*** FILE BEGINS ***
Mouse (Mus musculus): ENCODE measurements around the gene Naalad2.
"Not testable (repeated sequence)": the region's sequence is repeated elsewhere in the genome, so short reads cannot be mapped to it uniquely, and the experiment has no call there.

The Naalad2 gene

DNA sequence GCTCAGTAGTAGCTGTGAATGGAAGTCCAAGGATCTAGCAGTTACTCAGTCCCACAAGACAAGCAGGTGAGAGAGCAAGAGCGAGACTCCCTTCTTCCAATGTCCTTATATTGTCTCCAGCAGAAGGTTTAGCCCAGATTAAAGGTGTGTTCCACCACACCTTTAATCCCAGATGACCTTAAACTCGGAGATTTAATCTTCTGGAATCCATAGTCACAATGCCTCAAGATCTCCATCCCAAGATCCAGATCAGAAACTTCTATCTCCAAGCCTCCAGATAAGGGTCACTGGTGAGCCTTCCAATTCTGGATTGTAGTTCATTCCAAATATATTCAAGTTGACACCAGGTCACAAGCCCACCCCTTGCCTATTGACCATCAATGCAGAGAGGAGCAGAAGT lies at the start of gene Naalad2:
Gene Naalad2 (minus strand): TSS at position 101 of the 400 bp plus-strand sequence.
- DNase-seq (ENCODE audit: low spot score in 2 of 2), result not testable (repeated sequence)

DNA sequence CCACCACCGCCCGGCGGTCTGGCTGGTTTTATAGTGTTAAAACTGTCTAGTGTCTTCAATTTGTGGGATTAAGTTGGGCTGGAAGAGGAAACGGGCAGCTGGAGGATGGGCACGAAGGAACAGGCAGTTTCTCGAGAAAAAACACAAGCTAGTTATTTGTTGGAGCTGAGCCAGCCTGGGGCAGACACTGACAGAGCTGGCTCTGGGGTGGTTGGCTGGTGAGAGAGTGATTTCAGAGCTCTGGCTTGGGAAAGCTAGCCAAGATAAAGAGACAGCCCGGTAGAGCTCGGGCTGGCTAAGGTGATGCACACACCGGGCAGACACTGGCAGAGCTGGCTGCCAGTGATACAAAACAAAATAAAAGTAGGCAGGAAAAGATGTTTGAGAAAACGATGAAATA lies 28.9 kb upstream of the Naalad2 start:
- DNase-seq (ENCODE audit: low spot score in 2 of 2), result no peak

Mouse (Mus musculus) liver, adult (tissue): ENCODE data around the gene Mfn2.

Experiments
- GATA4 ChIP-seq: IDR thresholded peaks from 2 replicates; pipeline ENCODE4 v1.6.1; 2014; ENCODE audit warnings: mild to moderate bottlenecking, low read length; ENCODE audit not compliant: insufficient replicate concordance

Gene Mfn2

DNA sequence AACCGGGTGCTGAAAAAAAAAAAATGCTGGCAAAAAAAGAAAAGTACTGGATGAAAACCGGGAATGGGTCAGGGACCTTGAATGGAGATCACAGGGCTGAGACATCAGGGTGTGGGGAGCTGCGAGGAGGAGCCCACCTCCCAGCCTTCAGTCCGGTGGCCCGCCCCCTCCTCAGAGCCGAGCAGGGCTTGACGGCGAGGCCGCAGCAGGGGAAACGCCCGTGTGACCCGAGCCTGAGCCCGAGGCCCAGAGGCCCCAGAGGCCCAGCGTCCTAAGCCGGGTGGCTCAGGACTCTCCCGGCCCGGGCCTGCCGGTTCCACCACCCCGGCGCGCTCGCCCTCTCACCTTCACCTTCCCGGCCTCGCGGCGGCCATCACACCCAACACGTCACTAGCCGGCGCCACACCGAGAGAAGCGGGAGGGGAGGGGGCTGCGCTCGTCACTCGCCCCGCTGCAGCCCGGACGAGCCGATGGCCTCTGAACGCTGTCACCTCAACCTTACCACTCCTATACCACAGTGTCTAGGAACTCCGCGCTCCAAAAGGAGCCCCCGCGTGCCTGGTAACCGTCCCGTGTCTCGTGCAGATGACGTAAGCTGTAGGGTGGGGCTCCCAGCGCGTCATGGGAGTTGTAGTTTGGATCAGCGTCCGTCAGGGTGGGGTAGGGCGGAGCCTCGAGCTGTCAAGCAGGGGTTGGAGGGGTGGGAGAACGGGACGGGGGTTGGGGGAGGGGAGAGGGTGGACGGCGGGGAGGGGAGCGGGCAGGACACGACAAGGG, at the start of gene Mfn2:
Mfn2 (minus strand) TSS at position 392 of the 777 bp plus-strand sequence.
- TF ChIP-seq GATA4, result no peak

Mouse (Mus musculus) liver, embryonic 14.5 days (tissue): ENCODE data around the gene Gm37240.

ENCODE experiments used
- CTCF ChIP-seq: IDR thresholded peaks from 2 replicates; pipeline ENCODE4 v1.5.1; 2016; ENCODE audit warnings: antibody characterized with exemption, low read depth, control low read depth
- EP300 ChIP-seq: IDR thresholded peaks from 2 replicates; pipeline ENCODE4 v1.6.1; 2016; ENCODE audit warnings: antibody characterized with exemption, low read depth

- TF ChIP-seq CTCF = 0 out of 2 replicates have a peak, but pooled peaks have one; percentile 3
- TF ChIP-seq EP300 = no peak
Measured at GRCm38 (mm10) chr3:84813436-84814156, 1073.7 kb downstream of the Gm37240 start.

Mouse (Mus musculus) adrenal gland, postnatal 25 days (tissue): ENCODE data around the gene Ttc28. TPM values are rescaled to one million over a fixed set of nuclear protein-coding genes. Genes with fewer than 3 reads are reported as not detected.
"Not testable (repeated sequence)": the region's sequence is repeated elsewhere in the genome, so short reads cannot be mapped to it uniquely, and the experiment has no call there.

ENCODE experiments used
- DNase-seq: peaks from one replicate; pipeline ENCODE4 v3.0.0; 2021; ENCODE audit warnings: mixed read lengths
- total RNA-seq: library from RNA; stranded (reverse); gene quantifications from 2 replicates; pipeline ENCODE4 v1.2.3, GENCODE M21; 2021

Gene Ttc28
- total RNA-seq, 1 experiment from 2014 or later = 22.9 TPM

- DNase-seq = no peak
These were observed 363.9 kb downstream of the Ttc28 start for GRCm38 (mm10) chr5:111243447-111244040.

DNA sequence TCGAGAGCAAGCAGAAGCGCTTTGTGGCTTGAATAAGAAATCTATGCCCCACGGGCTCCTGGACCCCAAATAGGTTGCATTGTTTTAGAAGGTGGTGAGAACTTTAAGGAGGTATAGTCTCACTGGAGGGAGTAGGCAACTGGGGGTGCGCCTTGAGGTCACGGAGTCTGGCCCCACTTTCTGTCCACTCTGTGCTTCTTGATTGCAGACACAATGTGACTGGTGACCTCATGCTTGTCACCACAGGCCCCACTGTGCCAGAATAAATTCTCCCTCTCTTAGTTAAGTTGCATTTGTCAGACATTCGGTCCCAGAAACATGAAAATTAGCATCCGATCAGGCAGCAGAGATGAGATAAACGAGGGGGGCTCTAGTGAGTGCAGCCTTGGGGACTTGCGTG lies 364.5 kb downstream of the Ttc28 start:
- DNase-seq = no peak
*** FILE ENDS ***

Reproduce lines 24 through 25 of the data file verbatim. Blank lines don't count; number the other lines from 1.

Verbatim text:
"Not testable (repeated sequence)": the region's sequence is repeated elsewhere in the genome, so short reads cannot be mapped to it uniquely, and the experiment has no call there.

ENCODE experiments used